prescription. If the medication (for example, a pain medication) is
to be taken "as needed for symptoms," you don't need
to finish the entire prescription within a set number of days. But
with prescriptions like antibiotics, the medication must be
finished for it to be effective.
Throw away any old prescriptions
. If your child doesn't finish a medication, it's not a
good idea to save it for a future illness because most drugs lose
their potency after 1 year. Do not use after the expiration date
and talk with your doctor before giving old prescriptions to your
Another common problem is the sharing of medications between
siblings. Pharmacists and doctors recommend that no one take a drug
prescribed for anyone else or offer prescription drugs to another
person, no matter how similar the symptoms or complaints.
Tips From the Pharmacist
Pharmacists offer the following advice:
keep medicine in the medicine cabinet! Ironically, the medicine
cabinet in a steamy, moist bathroom is not the best place to keep
any medication - prescription or otherwise. The room's
moisture can make medications less potent. It's best to keep
medicines in a hall closet or on a high shelf in the
- Remember to keep prescription and nonprescription medications
out of the reach of children.
- Never repackage medications; keep them in their original
child-proof containers so that you'll have the expiration
date and instructions on hand.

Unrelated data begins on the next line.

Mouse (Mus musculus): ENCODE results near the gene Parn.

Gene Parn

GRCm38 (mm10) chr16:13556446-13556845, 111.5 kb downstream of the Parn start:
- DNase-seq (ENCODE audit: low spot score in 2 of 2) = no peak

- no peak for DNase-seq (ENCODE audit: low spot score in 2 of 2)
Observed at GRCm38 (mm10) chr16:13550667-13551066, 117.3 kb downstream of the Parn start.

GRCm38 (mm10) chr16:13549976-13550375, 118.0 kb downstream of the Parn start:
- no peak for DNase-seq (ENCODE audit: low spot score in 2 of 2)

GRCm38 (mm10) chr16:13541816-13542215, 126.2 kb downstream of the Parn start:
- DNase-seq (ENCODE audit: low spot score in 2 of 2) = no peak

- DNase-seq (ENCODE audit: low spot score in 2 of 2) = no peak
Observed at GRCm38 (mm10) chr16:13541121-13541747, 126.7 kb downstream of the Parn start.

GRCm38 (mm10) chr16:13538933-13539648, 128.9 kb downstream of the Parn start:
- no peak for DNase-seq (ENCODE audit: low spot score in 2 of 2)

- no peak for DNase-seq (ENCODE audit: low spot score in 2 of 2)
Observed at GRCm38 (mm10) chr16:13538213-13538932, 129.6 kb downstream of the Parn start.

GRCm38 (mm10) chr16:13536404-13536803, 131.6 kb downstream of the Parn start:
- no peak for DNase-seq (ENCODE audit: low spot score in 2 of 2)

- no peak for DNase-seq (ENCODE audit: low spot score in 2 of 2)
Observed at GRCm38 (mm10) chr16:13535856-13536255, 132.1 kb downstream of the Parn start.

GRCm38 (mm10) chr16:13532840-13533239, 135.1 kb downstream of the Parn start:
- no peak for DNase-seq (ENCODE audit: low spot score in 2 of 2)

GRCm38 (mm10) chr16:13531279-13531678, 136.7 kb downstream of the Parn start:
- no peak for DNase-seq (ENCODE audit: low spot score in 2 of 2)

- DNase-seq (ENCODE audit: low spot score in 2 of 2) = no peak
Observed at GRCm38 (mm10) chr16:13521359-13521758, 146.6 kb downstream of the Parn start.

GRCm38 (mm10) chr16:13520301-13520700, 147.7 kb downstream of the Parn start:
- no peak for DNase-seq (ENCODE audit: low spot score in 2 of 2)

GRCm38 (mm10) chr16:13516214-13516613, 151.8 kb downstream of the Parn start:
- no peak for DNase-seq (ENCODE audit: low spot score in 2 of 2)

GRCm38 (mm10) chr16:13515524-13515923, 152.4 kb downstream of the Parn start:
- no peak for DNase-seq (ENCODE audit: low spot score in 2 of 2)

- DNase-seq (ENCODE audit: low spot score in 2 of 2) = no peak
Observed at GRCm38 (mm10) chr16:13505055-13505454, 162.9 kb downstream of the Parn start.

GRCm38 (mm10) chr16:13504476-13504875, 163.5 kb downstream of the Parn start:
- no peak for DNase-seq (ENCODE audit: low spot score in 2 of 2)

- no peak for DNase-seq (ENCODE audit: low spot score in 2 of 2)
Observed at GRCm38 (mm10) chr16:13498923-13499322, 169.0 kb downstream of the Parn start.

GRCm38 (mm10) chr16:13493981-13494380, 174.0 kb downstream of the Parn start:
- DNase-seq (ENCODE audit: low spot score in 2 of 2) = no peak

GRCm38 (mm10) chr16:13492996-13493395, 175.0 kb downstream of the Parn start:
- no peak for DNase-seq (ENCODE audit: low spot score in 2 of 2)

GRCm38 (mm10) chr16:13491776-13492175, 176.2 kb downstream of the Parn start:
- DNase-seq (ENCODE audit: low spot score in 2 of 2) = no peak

- Toss medications when they have expired (usually 1 year for
pills or sooner for liquids - check the prescription label for
the expiration date) or the doctor has told you that your child
should stop taking them.
- Though most liquid medications are now flavored, some may not
be very palatable to a young child. Some medicines can be mixed
with chocolate or maple syrup to encourage children to take the
entire dosage. Check with your pharmacist to see what would work
best with which drug. However, pharmacists discourage putting
liquid medication into a bottle for babies; if they don't
finish the bottle, they won't get all the medication.
- When giving liquid medicine, it's best to use a
medication syringe (instead of a household spoon) to ensure that
your child will get the exact amount prescribed. You can buy a
medication syringe at your pharmacy.
- What if your child takes the wrong dosage? Call the
pharmacist or doctor right away, and follow his or her
- If medications need to be refrigerated, make sure you keep
them cool while traveling. Freezer packs in coolers work fine. If
you can, take the entire medicine bottle; that way, you won't
have any reason to forget the prescription dosage and if
something happens to the medication, you can get a refill. And
mix two different drugs in the same pillbox.
How Should I Choose a Pharmacist?
It's important to establish a relationship with one pharmacy
so that your pharmacist has a complete
of your family's prescribed medications. A pharmacist is an
important resource when it comes to making sure your child is
getting the right medicine.
If you move, you might want to consider staying within the same
chain of pharmacy stores to ensure that your patient profiles and
records are available in a common computer database. Or you could
request that your most recent pharmacist give you a copy of your
family's patient profiles and pharmaceutical history to take
with you and share with your new pharmacist.
Larissa Hirsch, MD
Date reviewed: July 2006
Originally reviewed by:
Mary L. Gavin, MD
Note: All information is for educational purposes only. For specific medical advice,
diagnoses, and treatment, consult your doctor.